Mary Ann Campbell

Mary Ann Campbell was born in Philadelphia on January 10, 1818.1 Before her marriage to Rev. Jabez P. Campbell in 1855, she was married Joseph Shire, who died in the late 1840s.2 The 1880 Federal Census lists her as a house keeper, however, Mary Ann Campbell’s role extends beyond the private domain.

 


Mary Ann Campbell

"Mary Ann Campbell." Ancestry.com and The Church of Jesus Christ of Latter-day Saints. 1880 United States Federal Census [database on-line]. Provo, UT, USA: Ancestry.com Operations Inc, 2010.

Campbell helped found two schools, a healthcare facility, a home for the aged and infirm, and a women’s religious organization.3  She and Rev. Campbell were also “widely known for their charities and highly respected for their work.”4 Her public engagement is extensive: she co-founded the Women’s Parent Mite Missionary Society in 1874, was the president of the Dorcas Society, a missionary society for the women of the AME church, and served as one of the founders of the Frederick Douglass Hospital in Philadelphia.5 Like many of the Black elite women in Philadelphia, she supported the Home for the Aged and Infirm Colored Persons, Women’s Parent Mite Missionary Society, Wilberforce University, and Jabez Campbell College in Jackson, Mississippi.  This college is now part of Jackson State University.6

Rev. Jabez P. Campbell was outspoken about his opposition against ordination of women in the church, and he deemed their role as that of a supporter. Despite her husband’s convictions, Mary Ann Campbell took every advantage of her position to be at the forefront of charitable and activist efforts. Mary Ann Campbell outlived her husband for more than two decades, living well into the twentieth century to see the fruits of her labor in her community.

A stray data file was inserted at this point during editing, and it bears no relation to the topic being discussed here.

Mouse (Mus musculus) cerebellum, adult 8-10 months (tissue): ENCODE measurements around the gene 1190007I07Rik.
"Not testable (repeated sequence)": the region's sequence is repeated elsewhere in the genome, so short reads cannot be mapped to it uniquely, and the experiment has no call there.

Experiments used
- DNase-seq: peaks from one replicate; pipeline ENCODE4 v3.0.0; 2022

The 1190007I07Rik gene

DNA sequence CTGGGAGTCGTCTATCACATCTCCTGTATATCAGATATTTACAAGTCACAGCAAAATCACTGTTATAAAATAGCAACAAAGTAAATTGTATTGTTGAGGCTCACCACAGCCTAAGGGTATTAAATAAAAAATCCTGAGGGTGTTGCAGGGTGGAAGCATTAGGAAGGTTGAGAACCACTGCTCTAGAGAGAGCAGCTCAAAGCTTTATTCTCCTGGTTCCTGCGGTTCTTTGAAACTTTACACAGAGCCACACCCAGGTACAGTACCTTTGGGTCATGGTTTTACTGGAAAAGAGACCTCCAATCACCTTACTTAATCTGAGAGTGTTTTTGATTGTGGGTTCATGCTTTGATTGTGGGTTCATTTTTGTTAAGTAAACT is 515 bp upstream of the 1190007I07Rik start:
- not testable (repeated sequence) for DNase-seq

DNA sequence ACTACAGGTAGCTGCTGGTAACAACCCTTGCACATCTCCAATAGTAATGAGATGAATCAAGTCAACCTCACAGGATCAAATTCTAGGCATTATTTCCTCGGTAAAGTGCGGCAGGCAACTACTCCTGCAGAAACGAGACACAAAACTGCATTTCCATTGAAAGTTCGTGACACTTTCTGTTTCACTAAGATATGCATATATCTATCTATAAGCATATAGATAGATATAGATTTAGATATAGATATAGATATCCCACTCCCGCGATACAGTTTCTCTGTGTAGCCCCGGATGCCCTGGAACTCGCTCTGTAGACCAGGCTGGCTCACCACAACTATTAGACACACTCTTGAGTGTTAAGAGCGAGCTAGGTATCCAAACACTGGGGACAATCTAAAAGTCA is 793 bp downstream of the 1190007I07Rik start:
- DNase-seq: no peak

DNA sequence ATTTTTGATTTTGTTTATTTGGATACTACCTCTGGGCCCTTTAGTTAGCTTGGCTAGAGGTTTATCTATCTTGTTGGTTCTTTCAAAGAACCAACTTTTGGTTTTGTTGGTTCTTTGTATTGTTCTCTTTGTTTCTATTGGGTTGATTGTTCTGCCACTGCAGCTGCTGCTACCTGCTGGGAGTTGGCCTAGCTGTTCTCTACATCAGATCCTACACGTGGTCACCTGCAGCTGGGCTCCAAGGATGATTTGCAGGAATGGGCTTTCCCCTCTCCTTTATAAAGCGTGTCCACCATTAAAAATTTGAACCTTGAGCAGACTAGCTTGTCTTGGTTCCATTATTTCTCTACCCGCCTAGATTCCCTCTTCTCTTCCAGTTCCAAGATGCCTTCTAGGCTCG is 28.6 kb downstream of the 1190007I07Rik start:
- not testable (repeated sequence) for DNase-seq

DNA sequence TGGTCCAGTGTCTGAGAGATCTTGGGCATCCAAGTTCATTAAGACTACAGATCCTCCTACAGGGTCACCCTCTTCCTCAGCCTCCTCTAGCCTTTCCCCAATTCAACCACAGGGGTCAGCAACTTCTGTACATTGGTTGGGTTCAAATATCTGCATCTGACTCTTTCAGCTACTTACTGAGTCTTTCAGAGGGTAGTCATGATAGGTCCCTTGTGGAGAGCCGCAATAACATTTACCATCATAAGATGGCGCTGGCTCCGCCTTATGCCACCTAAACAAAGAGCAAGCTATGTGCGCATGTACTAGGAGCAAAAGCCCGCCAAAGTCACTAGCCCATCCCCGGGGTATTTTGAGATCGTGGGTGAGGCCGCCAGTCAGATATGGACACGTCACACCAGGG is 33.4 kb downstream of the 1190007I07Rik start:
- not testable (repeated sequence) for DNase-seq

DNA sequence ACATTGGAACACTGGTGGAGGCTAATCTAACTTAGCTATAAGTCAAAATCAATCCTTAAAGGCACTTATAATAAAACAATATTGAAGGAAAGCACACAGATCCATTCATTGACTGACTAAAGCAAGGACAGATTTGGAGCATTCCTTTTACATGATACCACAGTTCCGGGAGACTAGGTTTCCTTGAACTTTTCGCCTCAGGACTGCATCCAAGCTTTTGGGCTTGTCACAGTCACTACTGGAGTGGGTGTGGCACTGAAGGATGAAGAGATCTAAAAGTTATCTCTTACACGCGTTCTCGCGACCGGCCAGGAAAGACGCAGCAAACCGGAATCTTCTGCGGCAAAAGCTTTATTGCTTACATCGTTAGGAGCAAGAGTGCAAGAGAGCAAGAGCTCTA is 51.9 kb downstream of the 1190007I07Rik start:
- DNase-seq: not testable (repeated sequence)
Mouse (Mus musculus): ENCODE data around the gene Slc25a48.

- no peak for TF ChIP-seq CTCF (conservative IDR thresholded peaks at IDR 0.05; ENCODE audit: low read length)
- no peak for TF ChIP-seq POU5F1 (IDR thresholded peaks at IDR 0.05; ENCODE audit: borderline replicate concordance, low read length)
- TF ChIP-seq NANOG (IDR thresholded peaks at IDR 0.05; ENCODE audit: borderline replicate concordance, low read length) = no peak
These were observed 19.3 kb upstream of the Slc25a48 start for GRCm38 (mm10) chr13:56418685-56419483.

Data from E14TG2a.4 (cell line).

Credits

Submitted by Elmer Pineda, Taught by Gabrielle Foreman, University of Delaware, Spring 2013.

Revised and Edited by Samantha de Vera, University of Delaware.

References

[1] “Mary Ann Campbell.” Ancestry.com and The Church of Jesus Christ of Latter-day Saints. 1880 United States Federal Census [database on-line]. Provo, UT, USA: Ancestry.com Operations Inc, 2010. 

[2] Larry G. Murphy, J. Gordon Melton, Gary L. Ward. Encyclopedia of African American Religions. (New York, Routledge), 144.

[3] Smith, Jessie Carney. "Book 2." Notable Black American Women :. Detroit: Gale Research, 1996. 80-81. Google Books. Web. 26 Feb. 2013. Link

[4] Ibid.

[5] Ibid.

[6] "MS Civil Rights Projects." MS Civil Rights Projects. N.p., n.d. Web. 4 Mar. 2013. Link